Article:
5. Trying to Drop Two Sizes Before Your Final Fitting
You've found the wedding dress of your dreams, but it's not quite a perfect fit on the real-life you. Your plan: Order the dress two sizes too small, and then do whatever it takes to make it fit.
Making a commitment to eat right and exercise is great, whether you're planning your wedding or not. On the other hand, crash-dieting and working out nonstop is a course likely to end in disaster—and an ill-fitting gown.
Instead of losing more sleep than weight, find a gown you love and order it in your current size. If you want to work on your body during your engagement, that's great—just be sure to make your goals manageable (toning up but not dropping 20 pounds, for instance). You're more likely to stick with a routine that doesn't require superhuman willpower. And if you still find that you're obessing about your figure, just remember that you're about to get hitched to someone who can't get enough of the way you look (really, truly) right now.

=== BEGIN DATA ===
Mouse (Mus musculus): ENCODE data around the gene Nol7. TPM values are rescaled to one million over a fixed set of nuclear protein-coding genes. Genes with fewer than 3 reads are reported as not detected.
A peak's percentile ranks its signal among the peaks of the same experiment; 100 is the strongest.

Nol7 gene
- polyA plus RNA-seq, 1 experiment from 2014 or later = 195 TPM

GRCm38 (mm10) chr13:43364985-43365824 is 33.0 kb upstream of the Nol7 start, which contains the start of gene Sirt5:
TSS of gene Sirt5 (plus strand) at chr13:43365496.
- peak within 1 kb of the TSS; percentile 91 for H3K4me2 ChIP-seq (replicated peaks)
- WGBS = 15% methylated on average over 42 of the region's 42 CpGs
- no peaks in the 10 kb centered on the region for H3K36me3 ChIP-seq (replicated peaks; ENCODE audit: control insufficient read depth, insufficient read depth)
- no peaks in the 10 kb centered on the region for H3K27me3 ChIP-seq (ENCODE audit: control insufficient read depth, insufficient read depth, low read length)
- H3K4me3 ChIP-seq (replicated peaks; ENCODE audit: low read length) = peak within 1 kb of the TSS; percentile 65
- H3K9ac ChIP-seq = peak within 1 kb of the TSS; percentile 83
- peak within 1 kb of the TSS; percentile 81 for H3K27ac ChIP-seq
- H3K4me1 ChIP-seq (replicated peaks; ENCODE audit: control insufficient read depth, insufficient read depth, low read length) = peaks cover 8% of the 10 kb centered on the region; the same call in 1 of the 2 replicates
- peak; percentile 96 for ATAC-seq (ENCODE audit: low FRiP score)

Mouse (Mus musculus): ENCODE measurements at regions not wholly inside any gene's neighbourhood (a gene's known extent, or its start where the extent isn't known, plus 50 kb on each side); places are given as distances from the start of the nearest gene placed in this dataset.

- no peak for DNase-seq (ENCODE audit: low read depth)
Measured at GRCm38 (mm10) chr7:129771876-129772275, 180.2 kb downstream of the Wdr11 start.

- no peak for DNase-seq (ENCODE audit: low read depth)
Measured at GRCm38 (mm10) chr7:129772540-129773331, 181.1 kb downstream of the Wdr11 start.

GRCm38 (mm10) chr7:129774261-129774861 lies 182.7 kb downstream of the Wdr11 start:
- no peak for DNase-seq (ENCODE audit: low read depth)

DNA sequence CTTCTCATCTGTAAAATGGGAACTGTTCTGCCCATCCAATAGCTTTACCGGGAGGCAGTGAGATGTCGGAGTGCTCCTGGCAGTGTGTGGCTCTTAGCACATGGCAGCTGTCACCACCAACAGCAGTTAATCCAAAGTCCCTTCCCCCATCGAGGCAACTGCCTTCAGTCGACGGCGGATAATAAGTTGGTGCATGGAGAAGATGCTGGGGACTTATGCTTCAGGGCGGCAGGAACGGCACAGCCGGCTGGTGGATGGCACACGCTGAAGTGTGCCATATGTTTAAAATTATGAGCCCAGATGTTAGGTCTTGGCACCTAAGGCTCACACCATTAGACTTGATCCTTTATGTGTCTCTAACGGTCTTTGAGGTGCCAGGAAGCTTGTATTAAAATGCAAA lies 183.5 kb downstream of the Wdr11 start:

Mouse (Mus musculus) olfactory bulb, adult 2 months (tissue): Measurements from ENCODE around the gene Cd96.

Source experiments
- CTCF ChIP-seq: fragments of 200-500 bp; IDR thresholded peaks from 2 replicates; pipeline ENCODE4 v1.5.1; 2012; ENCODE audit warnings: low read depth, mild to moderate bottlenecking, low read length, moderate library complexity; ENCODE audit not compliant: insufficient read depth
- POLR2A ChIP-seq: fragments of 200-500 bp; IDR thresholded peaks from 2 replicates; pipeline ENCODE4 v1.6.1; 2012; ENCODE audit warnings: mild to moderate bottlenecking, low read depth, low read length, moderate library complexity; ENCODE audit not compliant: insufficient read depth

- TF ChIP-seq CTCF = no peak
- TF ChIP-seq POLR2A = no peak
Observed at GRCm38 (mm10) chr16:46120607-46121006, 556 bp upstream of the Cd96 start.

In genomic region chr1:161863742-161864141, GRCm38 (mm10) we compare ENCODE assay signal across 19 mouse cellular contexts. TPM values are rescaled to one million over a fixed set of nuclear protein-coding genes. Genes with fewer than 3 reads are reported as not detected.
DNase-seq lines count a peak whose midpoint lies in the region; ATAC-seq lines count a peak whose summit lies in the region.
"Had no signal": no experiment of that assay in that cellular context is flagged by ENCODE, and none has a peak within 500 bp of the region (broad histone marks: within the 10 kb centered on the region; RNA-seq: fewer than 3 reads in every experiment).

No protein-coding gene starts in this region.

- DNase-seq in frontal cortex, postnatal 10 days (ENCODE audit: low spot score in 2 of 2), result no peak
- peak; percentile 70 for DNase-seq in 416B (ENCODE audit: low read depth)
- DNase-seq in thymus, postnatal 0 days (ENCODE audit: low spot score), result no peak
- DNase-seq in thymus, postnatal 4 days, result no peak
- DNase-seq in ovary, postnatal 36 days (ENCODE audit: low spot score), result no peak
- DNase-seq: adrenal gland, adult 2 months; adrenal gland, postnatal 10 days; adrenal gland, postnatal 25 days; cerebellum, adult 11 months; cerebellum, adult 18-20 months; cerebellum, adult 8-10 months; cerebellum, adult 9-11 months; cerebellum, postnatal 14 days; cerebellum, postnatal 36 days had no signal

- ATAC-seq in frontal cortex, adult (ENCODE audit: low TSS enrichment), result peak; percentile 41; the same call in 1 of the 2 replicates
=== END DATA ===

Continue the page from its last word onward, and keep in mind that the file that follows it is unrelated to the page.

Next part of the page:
If you do drop some weight, this slow-and-steady approach will help you big time. You'll want to lose those extra pounds before your second fitting. Any big changes after that, and though you might be lighter, your alterations bill will be pretty hefty. Your final fitting should be for last-minute tweaks, not a total overhaul.
6. Doing it All Yourself
We love nothing better than seeing the clever projects that couples come up with to make their weddings unique. But even we have to draw the line somewhere. There's doing it yourself, and then there's overdoing yourself. There are plenty of benefits to DIY—you can be sure no one else has the exact same thing, you can keep your budget in check and (before you actually sit down to hand-tie 200 tiny ribbons) you probably think it'll make a fun story.
Rather than taking on too many projects, pick the one (or two) that you're really in love with and put your resources (both mental and monetary) into working on those. For the others, do a little research and try to find a ready-made version that makes you happy. With so many great prefab goodies out there, chances are you'll find one that fits your style and saves you a ton of time.
7. Overloading Your Mom's Day-of To-Do List